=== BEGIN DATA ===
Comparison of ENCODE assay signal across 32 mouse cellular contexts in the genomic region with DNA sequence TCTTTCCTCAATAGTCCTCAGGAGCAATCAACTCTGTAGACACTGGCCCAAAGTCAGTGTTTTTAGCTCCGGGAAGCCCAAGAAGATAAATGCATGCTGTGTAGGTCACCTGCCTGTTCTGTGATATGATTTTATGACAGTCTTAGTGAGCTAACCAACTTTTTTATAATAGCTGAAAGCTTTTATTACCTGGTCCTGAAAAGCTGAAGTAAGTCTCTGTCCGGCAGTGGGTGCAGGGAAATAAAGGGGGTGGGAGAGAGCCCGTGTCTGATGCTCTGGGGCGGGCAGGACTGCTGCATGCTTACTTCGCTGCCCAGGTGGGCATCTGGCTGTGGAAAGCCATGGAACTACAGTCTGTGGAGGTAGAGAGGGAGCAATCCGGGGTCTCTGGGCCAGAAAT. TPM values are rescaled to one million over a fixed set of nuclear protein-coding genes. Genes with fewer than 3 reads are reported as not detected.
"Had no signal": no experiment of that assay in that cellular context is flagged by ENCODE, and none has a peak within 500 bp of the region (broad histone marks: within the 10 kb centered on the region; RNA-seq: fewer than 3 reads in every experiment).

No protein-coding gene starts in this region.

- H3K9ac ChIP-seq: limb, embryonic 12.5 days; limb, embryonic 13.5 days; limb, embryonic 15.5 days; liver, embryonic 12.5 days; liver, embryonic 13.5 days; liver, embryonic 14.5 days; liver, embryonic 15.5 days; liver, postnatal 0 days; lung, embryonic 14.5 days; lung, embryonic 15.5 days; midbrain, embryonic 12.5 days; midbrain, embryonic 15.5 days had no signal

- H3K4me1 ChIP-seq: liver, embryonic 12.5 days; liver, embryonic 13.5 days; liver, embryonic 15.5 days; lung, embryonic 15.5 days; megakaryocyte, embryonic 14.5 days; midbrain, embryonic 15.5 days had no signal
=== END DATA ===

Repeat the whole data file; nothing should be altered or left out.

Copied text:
Comparison of ENCODE assay signal across 32 mouse cellular contexts in the genomic region with DNA sequence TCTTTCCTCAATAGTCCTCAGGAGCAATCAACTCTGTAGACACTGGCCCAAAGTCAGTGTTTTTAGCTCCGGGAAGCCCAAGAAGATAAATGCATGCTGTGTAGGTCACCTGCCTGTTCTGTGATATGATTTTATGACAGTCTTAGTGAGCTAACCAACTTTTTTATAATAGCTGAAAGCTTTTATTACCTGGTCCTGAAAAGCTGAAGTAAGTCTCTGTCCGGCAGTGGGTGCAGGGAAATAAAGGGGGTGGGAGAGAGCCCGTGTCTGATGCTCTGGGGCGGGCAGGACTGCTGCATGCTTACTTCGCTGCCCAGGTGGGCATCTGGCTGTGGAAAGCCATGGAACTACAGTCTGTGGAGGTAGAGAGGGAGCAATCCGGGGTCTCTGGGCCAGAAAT. TPM values are rescaled to one million over a fixed set of nuclear protein-coding genes. Genes with fewer than 3 reads are reported as not detected.
"Had no signal": no experiment of that assay in that cellular context is flagged by ENCODE, and none has a peak within 500 bp of the region (broad histone marks: within the 10 kb centered on the region; RNA-seq: fewer than 3 reads in every experiment).

No protein-coding gene starts in this region.

- H3K9ac ChIP-seq: limb, embryonic 12.5 days; limb, embryonic 13.5 days; limb, embryonic 15.5 days; liver, embryonic 12.5 days; liver, embryonic 13.5 days; liver, embryonic 14.5 days; liver, embryonic 15.5 days; liver, postnatal 0 days; lung, embryonic 14.5 days; lung, embryonic 15.5 days; midbrain, embryonic 12.5 days; midbrain, embryonic 15.5 days had no signal

- H3K4me1 ChIP-seq: liver, embryonic 12.5 days; liver, embryonic 13.5 days; liver, embryonic 15.5 days; lung, embryonic 15.5 days; megakaryocyte, embryonic 14.5 days; midbrain, embryonic 15.5 days had no signal